The biggest and best changed that has occurred since I last wrote is that there have been two more sets of hands helping out at the farm!
Returning to the farm two weeks ago after a long weekend in Northern California, it was 115 degrees and a layer of ash dusted everything.
The largest fig tree on the West Side has been prolific in the August heat.
As a gender studies major, I’ve been interested in finding connections between my farm work and gender and sexuality.
A petition to change the name of Indian Hill Blvd, a large street that runs through Claremont, to Tongva Hill Blvd has been circulating over Claremont students Instagram’s this week.
A subsidy is a sum of money that the government grants to a business in order to keep the price of the commodity low.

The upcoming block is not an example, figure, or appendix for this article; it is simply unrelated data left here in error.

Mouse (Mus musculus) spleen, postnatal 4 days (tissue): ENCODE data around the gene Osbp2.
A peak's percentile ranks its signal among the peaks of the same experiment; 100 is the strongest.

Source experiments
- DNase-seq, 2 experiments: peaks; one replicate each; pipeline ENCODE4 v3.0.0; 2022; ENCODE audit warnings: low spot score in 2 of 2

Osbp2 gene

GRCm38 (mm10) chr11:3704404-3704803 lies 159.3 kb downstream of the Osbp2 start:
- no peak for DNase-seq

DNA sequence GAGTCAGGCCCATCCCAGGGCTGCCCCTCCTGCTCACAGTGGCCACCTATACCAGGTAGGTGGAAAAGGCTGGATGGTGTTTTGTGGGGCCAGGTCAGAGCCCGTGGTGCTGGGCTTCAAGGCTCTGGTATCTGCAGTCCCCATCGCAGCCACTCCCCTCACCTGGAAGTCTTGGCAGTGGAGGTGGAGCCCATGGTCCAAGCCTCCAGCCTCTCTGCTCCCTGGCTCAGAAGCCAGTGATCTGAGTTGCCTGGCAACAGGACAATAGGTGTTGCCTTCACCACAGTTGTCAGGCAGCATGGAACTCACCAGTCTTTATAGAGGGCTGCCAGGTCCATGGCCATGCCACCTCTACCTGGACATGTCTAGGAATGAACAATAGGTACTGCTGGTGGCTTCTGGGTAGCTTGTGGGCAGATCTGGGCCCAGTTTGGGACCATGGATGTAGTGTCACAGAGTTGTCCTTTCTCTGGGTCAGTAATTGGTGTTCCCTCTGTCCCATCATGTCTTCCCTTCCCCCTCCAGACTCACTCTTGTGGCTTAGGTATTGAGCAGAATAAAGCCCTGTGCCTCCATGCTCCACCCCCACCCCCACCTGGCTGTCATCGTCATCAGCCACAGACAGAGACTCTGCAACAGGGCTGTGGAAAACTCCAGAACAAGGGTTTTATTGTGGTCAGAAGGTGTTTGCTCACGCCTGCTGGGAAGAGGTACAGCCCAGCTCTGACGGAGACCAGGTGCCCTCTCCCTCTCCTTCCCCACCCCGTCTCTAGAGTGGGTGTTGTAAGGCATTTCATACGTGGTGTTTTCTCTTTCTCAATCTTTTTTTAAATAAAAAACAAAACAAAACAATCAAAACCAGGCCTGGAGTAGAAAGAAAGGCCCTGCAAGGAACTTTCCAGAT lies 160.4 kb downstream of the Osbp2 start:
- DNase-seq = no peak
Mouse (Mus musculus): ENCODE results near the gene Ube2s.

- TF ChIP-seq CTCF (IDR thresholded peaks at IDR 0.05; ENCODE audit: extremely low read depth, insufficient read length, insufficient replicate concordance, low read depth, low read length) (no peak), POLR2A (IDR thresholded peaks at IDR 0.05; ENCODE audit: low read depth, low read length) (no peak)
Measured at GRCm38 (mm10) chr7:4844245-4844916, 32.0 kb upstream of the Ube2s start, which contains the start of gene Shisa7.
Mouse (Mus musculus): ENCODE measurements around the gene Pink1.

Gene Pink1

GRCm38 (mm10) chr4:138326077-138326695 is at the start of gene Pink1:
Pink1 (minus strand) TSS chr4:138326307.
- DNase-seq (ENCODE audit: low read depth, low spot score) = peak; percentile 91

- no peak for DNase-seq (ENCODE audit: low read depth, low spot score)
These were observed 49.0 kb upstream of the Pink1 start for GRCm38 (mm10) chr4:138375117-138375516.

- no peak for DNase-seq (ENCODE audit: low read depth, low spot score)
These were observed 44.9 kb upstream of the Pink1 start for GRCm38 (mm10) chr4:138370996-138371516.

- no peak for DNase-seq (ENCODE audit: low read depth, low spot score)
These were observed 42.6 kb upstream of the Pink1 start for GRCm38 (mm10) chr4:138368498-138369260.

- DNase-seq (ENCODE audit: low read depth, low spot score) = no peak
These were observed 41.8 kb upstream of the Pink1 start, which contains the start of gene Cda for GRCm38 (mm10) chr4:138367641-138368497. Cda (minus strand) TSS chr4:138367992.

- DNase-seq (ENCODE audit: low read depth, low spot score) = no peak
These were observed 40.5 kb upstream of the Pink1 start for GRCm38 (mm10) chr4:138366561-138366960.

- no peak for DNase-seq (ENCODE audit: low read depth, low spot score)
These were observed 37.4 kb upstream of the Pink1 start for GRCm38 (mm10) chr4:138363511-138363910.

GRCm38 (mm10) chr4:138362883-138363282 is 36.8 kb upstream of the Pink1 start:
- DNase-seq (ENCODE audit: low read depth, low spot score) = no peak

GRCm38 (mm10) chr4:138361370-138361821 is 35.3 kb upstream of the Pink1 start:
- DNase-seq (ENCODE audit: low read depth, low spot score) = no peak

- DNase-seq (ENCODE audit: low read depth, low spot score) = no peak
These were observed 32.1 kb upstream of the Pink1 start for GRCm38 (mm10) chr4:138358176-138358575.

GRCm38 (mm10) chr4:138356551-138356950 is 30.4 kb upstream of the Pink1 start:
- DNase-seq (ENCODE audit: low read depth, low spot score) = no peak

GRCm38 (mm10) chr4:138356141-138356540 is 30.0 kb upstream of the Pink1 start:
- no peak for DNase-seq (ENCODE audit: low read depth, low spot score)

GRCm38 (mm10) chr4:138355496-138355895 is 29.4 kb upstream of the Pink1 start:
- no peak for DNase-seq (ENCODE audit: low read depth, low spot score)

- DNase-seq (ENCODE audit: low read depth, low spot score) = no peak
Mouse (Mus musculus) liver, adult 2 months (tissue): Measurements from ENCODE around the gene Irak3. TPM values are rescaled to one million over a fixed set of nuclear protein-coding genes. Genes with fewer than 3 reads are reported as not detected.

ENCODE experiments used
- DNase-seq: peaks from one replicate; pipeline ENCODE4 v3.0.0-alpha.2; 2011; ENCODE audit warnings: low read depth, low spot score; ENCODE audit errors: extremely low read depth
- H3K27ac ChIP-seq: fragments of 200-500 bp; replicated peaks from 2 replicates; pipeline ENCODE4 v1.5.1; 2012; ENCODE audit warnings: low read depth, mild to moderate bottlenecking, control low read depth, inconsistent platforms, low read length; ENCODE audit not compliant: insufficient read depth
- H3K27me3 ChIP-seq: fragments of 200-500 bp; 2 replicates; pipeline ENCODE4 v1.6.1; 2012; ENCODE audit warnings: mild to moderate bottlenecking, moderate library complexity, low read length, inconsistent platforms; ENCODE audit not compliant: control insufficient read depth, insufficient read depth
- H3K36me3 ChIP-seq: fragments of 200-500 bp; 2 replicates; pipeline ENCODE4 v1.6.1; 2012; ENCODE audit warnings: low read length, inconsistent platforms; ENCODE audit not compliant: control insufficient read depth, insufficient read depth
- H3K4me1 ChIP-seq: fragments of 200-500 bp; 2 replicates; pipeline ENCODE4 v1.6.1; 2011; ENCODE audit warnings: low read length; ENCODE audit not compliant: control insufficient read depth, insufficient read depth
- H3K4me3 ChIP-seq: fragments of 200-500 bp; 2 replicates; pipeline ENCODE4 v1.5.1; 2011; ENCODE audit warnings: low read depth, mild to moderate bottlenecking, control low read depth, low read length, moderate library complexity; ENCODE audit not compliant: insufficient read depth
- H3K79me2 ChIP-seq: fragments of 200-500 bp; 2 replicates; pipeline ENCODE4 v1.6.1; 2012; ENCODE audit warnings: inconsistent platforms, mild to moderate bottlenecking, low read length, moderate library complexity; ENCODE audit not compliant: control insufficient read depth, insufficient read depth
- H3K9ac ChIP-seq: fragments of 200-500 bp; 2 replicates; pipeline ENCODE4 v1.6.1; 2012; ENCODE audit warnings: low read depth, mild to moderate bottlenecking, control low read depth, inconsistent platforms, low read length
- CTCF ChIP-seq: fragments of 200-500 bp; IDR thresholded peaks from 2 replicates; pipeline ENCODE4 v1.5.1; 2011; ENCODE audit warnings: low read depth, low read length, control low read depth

This week I am taking a brief interlude in the ‘anti-colonial conversations about crops posts’ to dive a bit deeper into the concept of reparations and land redistribution in relation to farming.
Like many foods that we eat, the history of the banana is sinister and unfortunately, the contemporary production of the crop is harmful, too.
This week’s crop is sugarcane, a plant that is sporadically and sparsely sprinkled across the farm.
This week we continue our anti-colonial conversation about crops grown here at the farm with a discussion on watermelon. We are currently growing Sugar Baby Watermelons and are obsessed with watching them grow.